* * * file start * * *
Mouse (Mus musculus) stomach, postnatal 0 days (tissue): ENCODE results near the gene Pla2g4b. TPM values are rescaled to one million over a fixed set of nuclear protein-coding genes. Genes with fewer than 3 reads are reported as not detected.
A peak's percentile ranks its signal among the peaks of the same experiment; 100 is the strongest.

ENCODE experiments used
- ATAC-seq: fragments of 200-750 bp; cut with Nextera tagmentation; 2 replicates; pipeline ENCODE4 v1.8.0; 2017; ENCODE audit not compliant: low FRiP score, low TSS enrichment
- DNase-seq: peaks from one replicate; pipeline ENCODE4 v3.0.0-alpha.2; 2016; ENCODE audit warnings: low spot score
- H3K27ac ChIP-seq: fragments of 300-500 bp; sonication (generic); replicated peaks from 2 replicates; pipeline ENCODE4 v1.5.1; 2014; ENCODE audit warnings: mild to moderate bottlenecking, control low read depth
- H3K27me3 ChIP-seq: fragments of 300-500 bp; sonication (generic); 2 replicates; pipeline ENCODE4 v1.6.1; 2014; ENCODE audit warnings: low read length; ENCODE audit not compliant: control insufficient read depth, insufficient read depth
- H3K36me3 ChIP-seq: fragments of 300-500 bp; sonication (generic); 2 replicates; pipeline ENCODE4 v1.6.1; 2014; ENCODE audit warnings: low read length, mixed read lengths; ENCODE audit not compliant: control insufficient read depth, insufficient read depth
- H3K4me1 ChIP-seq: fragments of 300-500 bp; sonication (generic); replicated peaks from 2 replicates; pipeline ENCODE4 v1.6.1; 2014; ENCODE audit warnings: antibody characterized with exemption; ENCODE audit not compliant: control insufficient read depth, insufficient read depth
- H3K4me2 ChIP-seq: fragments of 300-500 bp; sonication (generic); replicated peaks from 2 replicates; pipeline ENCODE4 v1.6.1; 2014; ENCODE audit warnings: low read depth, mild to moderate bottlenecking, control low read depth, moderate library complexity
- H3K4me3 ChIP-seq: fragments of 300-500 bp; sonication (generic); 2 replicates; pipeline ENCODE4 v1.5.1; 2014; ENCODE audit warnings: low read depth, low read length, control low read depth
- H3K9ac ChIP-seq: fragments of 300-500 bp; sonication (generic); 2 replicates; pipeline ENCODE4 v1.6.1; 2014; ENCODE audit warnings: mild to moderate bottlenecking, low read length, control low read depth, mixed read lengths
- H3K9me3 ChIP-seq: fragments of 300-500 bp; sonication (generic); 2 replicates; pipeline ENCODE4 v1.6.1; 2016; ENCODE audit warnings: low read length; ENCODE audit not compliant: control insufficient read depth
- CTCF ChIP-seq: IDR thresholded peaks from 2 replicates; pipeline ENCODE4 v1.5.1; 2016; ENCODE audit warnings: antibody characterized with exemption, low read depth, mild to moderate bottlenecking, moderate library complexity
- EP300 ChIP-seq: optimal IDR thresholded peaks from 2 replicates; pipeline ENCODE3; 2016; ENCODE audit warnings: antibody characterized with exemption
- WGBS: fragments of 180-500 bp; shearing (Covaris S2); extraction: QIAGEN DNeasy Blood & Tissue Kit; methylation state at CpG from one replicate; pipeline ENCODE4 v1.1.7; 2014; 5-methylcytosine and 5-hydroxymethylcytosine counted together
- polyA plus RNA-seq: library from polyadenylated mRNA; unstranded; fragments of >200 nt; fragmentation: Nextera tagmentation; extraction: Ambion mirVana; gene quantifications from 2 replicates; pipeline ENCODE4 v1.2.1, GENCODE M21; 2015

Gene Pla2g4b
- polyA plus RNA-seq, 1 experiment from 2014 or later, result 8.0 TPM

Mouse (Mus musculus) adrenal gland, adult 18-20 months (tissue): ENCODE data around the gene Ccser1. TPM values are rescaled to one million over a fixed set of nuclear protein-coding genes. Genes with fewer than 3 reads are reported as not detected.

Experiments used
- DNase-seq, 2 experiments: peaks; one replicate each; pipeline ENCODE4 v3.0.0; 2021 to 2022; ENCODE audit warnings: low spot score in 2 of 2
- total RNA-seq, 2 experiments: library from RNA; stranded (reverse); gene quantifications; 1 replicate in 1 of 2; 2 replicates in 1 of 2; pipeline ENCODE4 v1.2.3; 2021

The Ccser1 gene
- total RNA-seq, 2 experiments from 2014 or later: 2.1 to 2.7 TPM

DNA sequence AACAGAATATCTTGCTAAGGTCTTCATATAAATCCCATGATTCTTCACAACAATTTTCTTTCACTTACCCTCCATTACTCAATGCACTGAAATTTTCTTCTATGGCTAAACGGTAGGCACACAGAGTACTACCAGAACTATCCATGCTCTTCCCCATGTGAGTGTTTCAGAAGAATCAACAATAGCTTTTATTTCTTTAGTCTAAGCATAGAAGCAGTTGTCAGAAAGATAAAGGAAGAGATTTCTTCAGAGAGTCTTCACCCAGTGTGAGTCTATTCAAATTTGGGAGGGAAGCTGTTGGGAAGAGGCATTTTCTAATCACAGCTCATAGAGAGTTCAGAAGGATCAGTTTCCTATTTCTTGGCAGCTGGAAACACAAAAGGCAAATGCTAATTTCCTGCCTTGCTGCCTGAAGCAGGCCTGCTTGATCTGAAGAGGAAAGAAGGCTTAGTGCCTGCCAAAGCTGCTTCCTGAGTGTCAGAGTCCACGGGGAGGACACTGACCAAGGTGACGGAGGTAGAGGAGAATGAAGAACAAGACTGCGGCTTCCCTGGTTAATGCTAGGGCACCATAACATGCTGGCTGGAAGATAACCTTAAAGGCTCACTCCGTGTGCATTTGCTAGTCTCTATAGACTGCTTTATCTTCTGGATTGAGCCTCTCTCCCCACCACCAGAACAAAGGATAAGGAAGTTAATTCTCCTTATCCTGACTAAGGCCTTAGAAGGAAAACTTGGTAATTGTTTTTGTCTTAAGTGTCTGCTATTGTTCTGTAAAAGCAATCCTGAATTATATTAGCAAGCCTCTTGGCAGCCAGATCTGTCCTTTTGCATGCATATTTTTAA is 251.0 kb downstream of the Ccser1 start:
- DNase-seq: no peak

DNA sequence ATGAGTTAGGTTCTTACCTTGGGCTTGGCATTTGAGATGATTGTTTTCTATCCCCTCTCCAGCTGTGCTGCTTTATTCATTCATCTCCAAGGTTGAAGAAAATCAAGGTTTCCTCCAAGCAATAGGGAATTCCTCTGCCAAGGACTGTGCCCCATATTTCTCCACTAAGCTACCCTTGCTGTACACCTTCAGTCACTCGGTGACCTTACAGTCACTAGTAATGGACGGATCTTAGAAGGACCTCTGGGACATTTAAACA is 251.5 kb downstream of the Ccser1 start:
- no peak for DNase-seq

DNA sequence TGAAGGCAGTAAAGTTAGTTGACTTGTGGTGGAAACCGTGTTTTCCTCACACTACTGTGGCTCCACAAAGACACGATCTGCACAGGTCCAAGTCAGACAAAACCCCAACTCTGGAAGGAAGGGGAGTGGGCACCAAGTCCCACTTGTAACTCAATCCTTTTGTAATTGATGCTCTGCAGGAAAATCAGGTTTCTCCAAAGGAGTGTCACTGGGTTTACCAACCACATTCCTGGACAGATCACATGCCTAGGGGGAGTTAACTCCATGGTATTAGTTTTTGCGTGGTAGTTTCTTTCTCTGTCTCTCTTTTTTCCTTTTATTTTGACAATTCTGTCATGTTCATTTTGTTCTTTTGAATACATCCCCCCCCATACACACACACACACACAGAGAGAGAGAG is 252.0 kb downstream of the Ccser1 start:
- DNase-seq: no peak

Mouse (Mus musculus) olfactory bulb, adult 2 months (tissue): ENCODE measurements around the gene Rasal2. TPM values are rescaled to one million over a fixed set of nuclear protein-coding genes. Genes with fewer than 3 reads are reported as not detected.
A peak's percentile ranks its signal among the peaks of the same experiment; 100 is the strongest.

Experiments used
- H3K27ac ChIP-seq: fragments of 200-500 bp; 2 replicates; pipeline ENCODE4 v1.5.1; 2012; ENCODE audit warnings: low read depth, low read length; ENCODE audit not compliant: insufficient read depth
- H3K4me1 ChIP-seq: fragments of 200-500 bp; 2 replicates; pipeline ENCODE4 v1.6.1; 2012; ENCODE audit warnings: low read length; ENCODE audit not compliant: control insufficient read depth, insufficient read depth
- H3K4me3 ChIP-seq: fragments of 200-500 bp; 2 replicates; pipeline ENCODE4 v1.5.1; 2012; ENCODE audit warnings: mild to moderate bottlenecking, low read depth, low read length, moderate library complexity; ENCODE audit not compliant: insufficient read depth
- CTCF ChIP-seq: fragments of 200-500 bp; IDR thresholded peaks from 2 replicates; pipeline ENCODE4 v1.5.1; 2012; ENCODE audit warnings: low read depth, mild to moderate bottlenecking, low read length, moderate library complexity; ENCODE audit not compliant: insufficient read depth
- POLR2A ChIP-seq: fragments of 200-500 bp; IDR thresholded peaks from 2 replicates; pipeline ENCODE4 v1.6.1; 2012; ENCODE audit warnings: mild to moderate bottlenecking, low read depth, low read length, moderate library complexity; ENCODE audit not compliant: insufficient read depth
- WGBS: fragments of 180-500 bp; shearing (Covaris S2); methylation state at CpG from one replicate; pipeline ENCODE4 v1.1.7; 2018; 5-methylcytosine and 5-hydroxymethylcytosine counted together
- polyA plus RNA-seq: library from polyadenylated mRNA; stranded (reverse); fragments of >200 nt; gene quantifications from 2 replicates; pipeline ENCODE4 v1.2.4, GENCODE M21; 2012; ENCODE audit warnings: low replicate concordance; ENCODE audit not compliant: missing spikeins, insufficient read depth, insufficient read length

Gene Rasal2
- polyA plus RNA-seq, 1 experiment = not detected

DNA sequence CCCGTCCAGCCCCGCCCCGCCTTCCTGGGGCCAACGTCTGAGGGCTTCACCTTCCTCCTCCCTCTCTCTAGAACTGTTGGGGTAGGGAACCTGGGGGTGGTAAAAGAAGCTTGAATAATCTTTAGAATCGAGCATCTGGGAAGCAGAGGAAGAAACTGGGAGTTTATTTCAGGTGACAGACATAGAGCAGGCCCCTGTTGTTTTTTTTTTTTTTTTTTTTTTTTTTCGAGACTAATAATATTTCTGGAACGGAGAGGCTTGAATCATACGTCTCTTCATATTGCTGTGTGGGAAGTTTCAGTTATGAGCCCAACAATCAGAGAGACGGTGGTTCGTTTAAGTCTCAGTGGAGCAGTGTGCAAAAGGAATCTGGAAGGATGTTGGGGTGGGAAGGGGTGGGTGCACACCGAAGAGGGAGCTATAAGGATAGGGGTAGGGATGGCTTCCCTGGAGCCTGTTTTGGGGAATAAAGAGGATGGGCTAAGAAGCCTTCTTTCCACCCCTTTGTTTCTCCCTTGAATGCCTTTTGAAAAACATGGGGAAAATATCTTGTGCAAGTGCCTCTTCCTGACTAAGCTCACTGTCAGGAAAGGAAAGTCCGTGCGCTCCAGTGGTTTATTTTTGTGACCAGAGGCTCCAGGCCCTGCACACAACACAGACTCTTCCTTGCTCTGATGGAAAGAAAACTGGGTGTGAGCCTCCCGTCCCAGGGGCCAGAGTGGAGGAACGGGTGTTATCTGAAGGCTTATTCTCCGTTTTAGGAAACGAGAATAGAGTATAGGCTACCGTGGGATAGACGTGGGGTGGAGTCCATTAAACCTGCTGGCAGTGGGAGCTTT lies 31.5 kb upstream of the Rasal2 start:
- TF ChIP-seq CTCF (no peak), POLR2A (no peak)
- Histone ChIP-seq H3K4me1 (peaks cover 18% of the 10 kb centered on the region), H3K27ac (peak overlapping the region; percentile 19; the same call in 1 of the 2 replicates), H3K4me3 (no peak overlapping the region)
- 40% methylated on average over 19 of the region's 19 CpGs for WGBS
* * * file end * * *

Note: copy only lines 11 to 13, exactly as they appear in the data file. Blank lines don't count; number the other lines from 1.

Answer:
- H3K4me3 ChIP-seq: fragments of 300-500 bp; sonication (generic); 2 replicates; pipeline ENCODE4 v1.5.1; 2014; ENCODE audit warnings: low read depth, low read length, control low read depth
- H3K9ac ChIP-seq: fragments of 300-500 bp; sonication (generic); 2 replicates; pipeline ENCODE4 v1.6.1; 2014; ENCODE audit warnings: mild to moderate bottlenecking, low read length, control low read depth, mixed read lengths
- H3K9me3 ChIP-seq: fragments of 300-500 bp; sonication (generic); 2 replicates; pipeline ENCODE4 v1.6.1; 2016; ENCODE audit warnings: low read length; ENCODE audit not compliant: control insufficient read depth